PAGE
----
Denial of a Valid Insurance Claim in Alabama
You pay your insurance premiums for years, on time, every month, every year. When you pay your premiums, you hope you never need your insurance because that means something bad has happened – a car wreck, a tree has fallen on the home, a water pipe has burst and flooded your home, a hurricane has wrecked your home, an illness or death has struck your family. Yet you take comfort in knowing that your insurance company will uphold their end of the bargain and pay your claim when tragedy does strike. Unfortunately, many Alabamians have found out the hard way that insurance companies don’t always uphold their end of the bargain. Despite paying premiums for years, people are sometimes left stranded by their insurance companies when they need them most. Fortunately, the law has a way to handle this situation, though it is often not easy or quick.
In Alabama, there are two causes of action against insurance companies when they wrongfully deny a claim. You can sue for breach of contract, and you can sue for bad faith.
Breach of contract is pretty straightforward. You have a contract and the insurance company did not uphold their end of it. There is good and bad news for consumers about this. The good news is that if the claim involves your home, you get to not only ask for the claim to be paid, but you get to ask for extra damages for mental anguish and emotional distress. These are legal terms for the aggravation, stress, and hardship you have suffered by having an insurance company leave your home unrepaired. The bad news is that claims for breach of contract for any other type of insurance are limited to simply asking for your claim to be paid. This often leaves people out significant amounts of money or without a way to go to court because they either have to pay a lawyer to take their case to court, or it does not make sense to hire a lawyer to handle the claim if the amount is small.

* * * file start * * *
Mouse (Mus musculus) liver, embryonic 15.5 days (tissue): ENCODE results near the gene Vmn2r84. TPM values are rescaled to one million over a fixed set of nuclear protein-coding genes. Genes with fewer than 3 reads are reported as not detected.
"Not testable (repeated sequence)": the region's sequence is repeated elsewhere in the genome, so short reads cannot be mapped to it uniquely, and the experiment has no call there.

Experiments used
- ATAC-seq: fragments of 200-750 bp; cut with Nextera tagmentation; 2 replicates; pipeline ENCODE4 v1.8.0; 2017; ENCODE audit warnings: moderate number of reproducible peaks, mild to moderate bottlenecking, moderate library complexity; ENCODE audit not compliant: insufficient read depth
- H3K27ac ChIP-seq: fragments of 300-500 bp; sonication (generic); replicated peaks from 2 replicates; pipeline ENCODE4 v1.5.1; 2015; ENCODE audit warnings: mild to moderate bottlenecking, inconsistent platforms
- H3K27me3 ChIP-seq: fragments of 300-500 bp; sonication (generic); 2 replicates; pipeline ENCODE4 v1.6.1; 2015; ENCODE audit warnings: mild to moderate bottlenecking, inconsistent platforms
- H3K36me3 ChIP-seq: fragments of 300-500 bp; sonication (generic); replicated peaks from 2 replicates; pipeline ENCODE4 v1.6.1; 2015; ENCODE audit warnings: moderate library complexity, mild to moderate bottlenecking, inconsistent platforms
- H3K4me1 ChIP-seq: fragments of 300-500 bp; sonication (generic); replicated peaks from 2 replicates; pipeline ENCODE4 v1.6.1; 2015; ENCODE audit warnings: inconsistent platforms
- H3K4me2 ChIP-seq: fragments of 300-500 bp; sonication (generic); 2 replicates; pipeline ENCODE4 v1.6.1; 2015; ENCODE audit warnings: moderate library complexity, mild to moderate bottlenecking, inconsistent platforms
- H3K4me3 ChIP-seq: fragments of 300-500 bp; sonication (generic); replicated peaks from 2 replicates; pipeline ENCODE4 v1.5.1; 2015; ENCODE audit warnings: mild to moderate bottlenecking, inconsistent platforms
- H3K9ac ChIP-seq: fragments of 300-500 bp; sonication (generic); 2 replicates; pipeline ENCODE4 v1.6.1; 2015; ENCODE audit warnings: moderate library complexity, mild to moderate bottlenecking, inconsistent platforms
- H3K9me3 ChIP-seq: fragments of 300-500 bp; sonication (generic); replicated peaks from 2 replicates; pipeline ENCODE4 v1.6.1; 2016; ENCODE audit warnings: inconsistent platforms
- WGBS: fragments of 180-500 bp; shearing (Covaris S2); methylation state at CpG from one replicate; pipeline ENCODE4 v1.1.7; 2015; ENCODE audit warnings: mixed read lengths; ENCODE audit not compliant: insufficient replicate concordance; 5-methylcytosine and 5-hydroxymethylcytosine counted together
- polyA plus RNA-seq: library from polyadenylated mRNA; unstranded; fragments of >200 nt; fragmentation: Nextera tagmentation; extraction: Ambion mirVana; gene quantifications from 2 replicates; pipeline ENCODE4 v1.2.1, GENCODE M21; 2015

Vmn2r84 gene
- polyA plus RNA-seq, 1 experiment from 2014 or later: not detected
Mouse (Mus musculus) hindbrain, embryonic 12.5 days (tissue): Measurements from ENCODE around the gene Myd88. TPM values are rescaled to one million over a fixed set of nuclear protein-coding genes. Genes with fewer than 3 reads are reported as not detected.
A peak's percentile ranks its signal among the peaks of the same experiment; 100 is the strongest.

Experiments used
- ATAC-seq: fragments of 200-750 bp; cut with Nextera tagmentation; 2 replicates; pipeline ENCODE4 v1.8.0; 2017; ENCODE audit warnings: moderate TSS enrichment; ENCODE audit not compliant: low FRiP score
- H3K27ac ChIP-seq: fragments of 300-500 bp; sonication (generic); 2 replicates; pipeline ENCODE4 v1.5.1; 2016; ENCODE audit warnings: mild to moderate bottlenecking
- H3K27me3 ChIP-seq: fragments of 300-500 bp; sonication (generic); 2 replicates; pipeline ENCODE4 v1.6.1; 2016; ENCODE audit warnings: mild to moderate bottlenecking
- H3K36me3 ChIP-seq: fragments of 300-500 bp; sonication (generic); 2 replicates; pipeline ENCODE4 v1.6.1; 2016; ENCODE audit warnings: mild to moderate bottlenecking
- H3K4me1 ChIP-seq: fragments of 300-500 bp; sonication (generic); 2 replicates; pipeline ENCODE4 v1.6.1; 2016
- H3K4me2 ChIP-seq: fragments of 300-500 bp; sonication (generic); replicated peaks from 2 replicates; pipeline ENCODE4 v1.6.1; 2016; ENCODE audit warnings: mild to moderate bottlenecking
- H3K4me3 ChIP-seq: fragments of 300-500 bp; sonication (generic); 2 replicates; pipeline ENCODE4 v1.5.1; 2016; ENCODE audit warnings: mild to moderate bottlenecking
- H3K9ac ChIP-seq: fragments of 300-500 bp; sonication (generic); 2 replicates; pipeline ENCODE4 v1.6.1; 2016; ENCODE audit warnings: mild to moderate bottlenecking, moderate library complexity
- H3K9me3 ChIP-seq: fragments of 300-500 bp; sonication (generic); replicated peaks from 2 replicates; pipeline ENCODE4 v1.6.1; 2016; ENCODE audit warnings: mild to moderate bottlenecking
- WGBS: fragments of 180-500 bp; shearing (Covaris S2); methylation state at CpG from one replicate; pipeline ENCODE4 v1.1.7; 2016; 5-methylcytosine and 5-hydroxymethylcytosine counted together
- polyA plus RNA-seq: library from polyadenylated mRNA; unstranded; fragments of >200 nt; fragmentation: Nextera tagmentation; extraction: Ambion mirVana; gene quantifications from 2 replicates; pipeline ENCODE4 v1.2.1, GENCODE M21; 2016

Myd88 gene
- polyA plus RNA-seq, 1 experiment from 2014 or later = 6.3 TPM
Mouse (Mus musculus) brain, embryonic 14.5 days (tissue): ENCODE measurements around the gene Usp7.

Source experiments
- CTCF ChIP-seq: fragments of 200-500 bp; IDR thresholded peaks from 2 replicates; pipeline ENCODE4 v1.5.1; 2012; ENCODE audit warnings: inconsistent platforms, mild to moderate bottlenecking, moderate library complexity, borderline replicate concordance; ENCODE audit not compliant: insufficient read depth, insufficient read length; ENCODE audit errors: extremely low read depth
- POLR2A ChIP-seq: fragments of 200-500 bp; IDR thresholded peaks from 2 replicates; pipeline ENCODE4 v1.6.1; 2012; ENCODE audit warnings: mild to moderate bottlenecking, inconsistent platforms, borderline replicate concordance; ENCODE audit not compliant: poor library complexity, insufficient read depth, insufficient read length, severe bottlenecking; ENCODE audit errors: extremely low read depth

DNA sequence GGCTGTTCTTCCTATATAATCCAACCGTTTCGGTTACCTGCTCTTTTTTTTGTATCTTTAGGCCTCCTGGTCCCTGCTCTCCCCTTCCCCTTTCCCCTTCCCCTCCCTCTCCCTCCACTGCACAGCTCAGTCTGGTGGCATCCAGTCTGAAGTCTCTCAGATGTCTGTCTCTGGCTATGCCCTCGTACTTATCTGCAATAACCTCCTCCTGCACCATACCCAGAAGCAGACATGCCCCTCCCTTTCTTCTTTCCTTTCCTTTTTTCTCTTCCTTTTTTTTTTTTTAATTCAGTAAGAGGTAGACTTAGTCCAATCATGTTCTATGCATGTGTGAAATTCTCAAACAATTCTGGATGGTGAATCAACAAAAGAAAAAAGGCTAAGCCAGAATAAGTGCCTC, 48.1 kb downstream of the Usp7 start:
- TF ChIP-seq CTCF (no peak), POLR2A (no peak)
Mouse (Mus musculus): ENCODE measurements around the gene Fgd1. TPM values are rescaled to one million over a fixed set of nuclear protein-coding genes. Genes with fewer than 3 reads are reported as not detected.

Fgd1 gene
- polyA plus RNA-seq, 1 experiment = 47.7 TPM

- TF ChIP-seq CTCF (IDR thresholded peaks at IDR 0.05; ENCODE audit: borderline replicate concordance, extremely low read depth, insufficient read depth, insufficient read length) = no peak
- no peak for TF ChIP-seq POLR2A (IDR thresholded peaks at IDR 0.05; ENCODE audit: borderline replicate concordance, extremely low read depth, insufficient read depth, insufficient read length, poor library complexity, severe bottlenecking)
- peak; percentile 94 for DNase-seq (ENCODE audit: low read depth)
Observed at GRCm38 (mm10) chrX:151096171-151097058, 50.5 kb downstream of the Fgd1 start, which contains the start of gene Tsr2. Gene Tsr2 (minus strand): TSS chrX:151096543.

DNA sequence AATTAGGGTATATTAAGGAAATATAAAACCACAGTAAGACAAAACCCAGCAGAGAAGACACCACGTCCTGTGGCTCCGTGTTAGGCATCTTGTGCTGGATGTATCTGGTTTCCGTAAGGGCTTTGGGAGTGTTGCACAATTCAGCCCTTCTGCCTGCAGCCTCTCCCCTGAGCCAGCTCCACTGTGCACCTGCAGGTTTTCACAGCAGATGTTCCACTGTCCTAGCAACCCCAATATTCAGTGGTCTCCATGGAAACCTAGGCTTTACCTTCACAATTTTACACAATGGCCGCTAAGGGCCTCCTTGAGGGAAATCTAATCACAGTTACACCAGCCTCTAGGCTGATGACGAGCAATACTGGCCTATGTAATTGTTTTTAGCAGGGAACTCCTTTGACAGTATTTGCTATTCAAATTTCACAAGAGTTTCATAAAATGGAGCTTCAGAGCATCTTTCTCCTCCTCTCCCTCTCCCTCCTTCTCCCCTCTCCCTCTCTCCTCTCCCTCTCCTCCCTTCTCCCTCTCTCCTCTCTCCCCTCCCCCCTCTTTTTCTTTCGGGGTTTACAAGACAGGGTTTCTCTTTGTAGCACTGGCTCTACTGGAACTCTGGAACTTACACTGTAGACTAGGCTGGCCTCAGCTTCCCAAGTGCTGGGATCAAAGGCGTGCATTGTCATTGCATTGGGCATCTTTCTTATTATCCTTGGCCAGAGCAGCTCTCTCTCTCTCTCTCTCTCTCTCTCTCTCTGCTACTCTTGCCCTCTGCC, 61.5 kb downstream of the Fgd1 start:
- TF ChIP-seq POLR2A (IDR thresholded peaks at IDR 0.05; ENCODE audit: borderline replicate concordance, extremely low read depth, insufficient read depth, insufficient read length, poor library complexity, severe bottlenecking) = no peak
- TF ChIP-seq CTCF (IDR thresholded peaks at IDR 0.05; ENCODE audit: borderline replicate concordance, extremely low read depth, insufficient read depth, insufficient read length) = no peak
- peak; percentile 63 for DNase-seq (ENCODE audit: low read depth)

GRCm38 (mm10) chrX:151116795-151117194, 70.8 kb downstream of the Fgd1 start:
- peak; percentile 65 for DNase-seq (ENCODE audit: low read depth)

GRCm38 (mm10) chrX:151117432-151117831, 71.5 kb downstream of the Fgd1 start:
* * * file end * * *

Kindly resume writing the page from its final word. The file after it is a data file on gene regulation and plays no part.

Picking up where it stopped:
Fortunately, Alabama also recognizes insurance bad faith. Bad faith can be proven when an insurance company either refuses to investigate a claim or uses questionable methods for denying coverage.
If an insurance company makes up a reason to deny a claim or uses ambiguous language in the policy to deny a claim, they can be liable for bad faith. Insurance policies are often drafted in ways that make it difficult for consumers to understand them. Insurance companies are supposed to interpret their policies in such a way as to find coverage when it could possibly be available. However, insurance companies often take advantage of the complex language in their policies to deny coverage and leave people in a real bind. The good thing about insurance bad faith is that people can sue to have their claim paid, they can sue for mental anguish and emotional distress, and they can also sue for punitive damages to punish companies for acting against their policyholders’ interests.